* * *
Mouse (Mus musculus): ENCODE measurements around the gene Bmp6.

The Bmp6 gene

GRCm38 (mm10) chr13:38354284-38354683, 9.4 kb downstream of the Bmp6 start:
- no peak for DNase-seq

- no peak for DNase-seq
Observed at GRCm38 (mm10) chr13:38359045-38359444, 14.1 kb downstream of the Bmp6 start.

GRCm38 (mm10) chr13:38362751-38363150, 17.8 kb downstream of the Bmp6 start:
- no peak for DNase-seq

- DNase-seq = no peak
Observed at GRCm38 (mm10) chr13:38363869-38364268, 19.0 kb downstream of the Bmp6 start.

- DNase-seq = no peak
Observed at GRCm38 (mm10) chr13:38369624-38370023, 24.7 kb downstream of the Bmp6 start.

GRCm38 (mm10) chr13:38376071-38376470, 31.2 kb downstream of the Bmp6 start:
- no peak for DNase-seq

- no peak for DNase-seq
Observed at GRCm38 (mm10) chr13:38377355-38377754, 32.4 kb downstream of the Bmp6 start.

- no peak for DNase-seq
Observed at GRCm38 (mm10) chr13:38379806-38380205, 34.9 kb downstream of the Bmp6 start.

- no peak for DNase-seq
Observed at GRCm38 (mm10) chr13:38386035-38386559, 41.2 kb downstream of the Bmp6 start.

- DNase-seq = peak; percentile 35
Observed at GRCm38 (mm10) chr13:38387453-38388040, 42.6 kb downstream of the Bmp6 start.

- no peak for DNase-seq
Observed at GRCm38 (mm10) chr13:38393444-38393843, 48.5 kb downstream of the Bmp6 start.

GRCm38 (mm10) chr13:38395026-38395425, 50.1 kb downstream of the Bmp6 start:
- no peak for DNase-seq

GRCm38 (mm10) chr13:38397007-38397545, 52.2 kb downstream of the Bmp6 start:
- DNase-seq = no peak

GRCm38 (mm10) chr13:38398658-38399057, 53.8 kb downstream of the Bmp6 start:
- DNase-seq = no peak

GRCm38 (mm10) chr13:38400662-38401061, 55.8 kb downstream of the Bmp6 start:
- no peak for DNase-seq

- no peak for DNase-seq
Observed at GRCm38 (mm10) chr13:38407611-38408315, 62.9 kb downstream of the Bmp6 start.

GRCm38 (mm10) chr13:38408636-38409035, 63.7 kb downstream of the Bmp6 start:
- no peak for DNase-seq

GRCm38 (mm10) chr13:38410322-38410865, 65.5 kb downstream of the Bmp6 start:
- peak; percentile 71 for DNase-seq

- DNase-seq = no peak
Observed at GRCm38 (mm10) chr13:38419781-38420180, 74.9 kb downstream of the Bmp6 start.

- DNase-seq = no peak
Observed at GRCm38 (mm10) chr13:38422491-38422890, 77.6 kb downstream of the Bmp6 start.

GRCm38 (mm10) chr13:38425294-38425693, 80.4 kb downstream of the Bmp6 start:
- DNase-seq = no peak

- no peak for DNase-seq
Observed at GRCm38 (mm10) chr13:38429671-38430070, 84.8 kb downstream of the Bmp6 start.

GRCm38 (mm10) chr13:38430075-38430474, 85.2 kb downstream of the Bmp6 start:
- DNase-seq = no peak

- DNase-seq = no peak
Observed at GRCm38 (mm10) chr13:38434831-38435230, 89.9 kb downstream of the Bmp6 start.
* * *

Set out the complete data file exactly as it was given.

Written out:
Mouse (Mus musculus): ENCODE measurements around the gene Bmp6.

The Bmp6 gene

GRCm38 (mm10) chr13:38354284-38354683, 9.4 kb downstream of the Bmp6 start:
- no peak for DNase-seq

- no peak for DNase-seq
Observed at GRCm38 (mm10) chr13:38359045-38359444, 14.1 kb downstream of the Bmp6 start.

GRCm38 (mm10) chr13:38362751-38363150, 17.8 kb downstream of the Bmp6 start:
- no peak for DNase-seq

- DNase-seq = no peak
Observed at GRCm38 (mm10) chr13:38363869-38364268, 19.0 kb downstream of the Bmp6 start.

- DNase-seq = no peak
Observed at GRCm38 (mm10) chr13:38369624-38370023, 24.7 kb downstream of the Bmp6 start.

GRCm38 (mm10) chr13:38376071-38376470, 31.2 kb downstream of the Bmp6 start:
- no peak for DNase-seq

- no peak for DNase-seq
Observed at GRCm38 (mm10) chr13:38377355-38377754, 32.4 kb downstream of the Bmp6 start.

- no peak for DNase-seq
Observed at GRCm38 (mm10) chr13:38379806-38380205, 34.9 kb downstream of the Bmp6 start.

- no peak for DNase-seq
Observed at GRCm38 (mm10) chr13:38386035-38386559, 41.2 kb downstream of the Bmp6 start.

- DNase-seq = peak; percentile 35
Observed at GRCm38 (mm10) chr13:38387453-38388040, 42.6 kb downstream of the Bmp6 start.

- no peak for DNase-seq
Observed at GRCm38 (mm10) chr13:38393444-38393843, 48.5 kb downstream of the Bmp6 start.

GRCm38 (mm10) chr13:38395026-38395425, 50.1 kb downstream of the Bmp6 start:
- no peak for DNase-seq

GRCm38 (mm10) chr13:38397007-38397545, 52.2 kb downstream of the Bmp6 start:
- DNase-seq = no peak

GRCm38 (mm10) chr13:38398658-38399057, 53.8 kb downstream of the Bmp6 start:
- DNase-seq = no peak

GRCm38 (mm10) chr13:38400662-38401061, 55.8 kb downstream of the Bmp6 start:
- no peak for DNase-seq

- no peak for DNase-seq
Observed at GRCm38 (mm10) chr13:38407611-38408315, 62.9 kb downstream of the Bmp6 start.

GRCm38 (mm10) chr13:38408636-38409035, 63.7 kb downstream of the Bmp6 start:
- no peak for DNase-seq

GRCm38 (mm10) chr13:38410322-38410865, 65.5 kb downstream of the Bmp6 start:
- peak; percentile 71 for DNase-seq

- DNase-seq = no peak
Observed at GRCm38 (mm10) chr13:38419781-38420180, 74.9 kb downstream of the Bmp6 start.

- DNase-seq = no peak
Observed at GRCm38 (mm10) chr13:38422491-38422890, 77.6 kb downstream of the Bmp6 start.

GRCm38 (mm10) chr13:38425294-38425693, 80.4 kb downstream of the Bmp6 start:
- DNase-seq = no peak

- no peak for DNase-seq
Observed at GRCm38 (mm10) chr13:38429671-38430070, 84.8 kb downstream of the Bmp6 start.

GRCm38 (mm10) chr13:38430075-38430474, 85.2 kb downstream of the Bmp6 start:
- DNase-seq = no peak

- DNase-seq = no peak
Observed at GRCm38 (mm10) chr13:38434831-38435230, 89.9 kb downstream of the Bmp6 start.